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In honor of OWS’s May Day celebrations and protests, I offer these humble thoughts for dancers, who are more often than not on the bottom half of the 99% in terms of earning power….

This past Sunday, I was enjoying my new morning ritual of drinking coffee and reading the New York Times OUTSIDE when I came across this article about the United Steelworkers and their plight to recall Scott Walker.

 

Warning/Admission: I danced for Milwaukee Ballet Company which is a member of AGMA. I was also a representative for the dancers at the collective bargaining table. I do have opinions and sometimes they have an agenda. Sometimes they also get me in trouble. Proceed with caution.

Due to collective bargaining and Wisconsin both being close to my heart, I have followed the Scott Walker recall debate. Indeed, it even led me to do further research about David Koch, infamous donor to New York City Ballet and whose name now owns the former New York State Theater, in relation to Scott Walker and the PAC’s that fund him (such as Americans for Prosperity). I wrote an essay about how Koch’s politics affect the lives of the dancers he patronizes. It is long. Email me if you want your eyes, ears, and soul to spontaneously erupt in angry flames and I will send it to you.

A bumper sticker I saw in Milwaukee earlier this month.

The long and short of my hours spent researching, thinking, and obsessing over politics and the art form I love is this question (or two):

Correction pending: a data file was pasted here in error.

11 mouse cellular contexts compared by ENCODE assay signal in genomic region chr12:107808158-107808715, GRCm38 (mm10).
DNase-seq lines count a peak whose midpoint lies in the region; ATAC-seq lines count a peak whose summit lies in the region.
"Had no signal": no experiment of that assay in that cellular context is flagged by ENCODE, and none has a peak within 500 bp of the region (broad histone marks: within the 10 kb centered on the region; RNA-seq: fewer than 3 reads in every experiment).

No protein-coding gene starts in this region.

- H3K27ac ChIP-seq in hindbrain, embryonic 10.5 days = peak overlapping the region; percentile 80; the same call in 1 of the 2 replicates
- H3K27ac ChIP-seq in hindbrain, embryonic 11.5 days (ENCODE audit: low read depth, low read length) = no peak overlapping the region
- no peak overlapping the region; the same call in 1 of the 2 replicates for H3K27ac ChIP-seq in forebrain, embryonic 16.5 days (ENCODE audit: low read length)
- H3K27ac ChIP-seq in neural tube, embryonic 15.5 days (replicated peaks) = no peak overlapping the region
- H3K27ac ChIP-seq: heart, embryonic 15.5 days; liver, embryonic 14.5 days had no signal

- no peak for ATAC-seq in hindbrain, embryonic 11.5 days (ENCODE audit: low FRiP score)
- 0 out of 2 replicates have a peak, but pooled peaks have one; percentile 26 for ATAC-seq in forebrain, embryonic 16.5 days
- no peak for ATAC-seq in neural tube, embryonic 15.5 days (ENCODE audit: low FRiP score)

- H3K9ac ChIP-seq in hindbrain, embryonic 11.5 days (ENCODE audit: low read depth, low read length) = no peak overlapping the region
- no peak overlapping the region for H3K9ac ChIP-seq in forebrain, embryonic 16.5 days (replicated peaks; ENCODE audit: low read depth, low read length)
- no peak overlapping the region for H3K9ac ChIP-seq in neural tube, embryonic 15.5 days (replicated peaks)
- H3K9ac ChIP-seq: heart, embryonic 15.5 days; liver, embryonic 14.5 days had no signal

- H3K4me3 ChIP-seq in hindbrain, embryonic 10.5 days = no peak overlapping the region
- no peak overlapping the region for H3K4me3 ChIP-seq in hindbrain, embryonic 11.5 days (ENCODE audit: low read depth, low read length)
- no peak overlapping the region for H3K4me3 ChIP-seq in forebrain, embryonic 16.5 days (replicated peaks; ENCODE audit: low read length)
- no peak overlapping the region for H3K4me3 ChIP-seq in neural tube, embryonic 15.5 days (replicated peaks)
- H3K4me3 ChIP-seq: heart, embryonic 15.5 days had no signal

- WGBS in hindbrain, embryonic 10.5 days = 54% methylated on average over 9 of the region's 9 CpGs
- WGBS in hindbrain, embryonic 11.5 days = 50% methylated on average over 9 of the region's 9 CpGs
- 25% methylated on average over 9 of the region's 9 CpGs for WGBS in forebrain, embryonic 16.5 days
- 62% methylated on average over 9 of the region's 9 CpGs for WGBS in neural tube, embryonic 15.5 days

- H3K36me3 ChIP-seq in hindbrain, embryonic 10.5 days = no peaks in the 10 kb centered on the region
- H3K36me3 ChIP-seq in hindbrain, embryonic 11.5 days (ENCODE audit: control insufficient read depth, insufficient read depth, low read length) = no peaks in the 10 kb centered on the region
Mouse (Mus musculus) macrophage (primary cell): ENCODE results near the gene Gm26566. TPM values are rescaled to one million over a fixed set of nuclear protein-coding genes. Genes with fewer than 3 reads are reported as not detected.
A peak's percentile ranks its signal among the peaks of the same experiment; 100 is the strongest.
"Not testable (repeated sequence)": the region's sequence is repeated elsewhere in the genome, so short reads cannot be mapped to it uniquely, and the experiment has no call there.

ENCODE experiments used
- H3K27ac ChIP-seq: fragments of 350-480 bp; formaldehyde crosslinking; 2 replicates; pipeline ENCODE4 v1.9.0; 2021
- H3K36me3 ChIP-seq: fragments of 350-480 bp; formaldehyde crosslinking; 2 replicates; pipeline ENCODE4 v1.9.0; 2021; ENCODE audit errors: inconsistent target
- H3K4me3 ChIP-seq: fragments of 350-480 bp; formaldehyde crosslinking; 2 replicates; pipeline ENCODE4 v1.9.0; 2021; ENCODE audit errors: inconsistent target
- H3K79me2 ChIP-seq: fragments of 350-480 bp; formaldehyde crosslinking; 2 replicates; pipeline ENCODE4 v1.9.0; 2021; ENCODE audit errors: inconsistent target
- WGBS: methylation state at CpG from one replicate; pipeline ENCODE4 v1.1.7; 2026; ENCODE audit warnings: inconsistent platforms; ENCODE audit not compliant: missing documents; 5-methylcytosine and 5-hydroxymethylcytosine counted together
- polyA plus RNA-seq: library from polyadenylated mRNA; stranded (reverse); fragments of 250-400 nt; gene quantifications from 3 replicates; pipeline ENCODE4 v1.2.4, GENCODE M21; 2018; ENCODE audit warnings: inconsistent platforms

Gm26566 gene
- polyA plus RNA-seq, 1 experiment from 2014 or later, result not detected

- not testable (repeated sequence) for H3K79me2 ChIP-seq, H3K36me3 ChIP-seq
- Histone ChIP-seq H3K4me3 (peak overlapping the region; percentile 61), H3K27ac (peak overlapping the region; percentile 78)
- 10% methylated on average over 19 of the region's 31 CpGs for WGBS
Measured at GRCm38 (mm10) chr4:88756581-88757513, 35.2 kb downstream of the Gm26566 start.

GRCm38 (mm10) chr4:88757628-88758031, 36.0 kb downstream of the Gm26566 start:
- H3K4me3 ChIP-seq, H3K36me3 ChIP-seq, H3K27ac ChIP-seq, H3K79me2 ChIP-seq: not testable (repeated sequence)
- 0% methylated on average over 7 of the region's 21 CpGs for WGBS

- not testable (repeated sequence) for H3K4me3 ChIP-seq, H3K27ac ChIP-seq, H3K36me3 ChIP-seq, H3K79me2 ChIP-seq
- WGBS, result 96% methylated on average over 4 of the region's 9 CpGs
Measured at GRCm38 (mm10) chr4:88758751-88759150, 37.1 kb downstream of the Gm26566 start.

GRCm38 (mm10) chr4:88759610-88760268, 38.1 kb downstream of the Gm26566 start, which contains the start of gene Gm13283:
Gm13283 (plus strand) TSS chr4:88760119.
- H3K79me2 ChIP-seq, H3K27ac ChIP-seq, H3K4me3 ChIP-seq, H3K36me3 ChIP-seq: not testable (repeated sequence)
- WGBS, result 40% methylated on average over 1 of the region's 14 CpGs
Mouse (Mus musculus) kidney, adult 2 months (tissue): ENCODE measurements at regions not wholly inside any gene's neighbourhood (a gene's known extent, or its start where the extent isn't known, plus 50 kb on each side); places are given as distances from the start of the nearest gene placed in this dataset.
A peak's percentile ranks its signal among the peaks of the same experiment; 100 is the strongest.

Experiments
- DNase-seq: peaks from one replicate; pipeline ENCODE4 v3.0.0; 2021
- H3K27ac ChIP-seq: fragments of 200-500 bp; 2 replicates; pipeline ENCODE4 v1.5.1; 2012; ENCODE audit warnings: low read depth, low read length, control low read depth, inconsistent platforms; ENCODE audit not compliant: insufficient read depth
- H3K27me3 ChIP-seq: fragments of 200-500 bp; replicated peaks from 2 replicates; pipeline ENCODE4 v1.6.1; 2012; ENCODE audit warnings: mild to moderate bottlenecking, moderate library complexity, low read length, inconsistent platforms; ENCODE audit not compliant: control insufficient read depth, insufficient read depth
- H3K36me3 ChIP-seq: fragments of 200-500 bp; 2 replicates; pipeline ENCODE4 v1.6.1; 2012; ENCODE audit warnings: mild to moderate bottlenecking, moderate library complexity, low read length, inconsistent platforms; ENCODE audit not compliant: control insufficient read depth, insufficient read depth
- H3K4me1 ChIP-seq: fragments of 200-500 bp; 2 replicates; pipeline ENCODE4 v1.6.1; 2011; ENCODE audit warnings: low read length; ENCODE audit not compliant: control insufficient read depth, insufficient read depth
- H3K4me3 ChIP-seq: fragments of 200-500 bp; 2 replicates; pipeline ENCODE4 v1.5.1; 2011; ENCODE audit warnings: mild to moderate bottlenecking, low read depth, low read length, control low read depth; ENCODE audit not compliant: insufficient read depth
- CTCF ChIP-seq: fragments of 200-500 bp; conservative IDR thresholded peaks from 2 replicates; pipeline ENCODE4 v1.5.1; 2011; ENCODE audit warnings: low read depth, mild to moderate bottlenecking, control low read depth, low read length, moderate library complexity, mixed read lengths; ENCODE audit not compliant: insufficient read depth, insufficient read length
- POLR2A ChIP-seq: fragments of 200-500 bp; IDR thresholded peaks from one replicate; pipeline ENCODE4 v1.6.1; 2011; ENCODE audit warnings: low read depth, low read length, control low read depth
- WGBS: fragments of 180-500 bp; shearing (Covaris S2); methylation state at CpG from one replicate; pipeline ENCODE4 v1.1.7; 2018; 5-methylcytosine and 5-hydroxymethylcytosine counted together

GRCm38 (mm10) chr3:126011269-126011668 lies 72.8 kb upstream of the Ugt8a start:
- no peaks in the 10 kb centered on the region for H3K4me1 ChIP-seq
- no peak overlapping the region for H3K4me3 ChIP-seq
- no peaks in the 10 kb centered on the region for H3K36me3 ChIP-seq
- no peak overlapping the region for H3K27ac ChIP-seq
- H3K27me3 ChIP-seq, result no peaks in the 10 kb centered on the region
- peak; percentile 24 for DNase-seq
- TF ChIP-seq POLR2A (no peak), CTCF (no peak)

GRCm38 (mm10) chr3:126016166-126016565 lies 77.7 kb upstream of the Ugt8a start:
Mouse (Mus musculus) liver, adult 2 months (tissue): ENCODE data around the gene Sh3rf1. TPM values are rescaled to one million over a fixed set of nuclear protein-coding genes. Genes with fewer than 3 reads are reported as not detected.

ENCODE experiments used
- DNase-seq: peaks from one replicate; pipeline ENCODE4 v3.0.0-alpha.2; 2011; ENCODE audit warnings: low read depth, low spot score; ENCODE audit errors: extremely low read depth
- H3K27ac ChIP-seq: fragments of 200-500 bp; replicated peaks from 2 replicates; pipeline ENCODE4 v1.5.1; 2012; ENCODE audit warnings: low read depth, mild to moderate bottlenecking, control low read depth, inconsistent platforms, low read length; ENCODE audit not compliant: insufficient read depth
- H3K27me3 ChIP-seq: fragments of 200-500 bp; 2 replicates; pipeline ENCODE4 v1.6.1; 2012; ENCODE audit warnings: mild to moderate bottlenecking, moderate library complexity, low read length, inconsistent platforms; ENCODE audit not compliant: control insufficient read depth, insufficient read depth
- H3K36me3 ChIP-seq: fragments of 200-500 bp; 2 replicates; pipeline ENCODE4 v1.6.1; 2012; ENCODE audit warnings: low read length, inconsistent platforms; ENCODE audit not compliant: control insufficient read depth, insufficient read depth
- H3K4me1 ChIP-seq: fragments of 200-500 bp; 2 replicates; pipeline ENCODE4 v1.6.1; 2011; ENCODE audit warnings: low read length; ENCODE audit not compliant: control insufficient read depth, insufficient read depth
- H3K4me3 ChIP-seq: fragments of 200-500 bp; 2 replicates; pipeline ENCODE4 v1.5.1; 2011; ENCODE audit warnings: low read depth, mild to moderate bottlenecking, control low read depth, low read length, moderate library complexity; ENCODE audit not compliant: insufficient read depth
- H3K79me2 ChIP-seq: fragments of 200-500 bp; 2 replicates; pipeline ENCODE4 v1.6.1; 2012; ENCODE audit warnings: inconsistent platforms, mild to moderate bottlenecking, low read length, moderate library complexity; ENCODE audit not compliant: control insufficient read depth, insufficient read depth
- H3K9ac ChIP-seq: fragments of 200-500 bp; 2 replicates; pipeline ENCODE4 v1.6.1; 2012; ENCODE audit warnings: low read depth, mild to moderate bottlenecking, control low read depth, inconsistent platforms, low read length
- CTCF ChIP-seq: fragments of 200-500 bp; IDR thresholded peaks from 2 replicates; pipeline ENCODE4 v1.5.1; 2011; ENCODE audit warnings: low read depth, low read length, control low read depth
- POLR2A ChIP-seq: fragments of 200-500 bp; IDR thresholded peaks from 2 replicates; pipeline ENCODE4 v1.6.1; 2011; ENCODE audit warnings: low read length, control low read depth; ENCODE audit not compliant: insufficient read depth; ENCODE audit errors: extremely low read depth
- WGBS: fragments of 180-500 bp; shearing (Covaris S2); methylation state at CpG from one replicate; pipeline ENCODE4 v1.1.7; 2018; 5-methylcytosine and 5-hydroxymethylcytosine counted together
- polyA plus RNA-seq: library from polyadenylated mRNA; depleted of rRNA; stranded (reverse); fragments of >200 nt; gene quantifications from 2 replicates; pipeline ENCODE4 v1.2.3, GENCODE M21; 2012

Do dancers and steelworkers make for kindred spirits when it comes time to bite the hand that feeds them? Especially when it is literally the hand of the same man? Our leotards may be white, but if we wore collars they would be blue.

 

 

 

Written by Candice Thompson

After more than a decade in Brooklyn, Candice Thompson is now an Atlanta-based artist and writer. Prior to dancing with the Milwaukee Ballet Company and ad hoc Ballet, she trained with Kee Juan Han at the School of Ballet Arizona and NYU’s Tisch School of the Arts. She founded LOLAstretch Dancewear in 2000 and has designed costumes for a variety of theater and dance companies across the country. She recently received a masters degree in Literary Nonfiction from Columbia University’s Creative Writing Program and more of her dance writing can be found in the pages of Dance Magazine, Pointe, and Dance Teacher.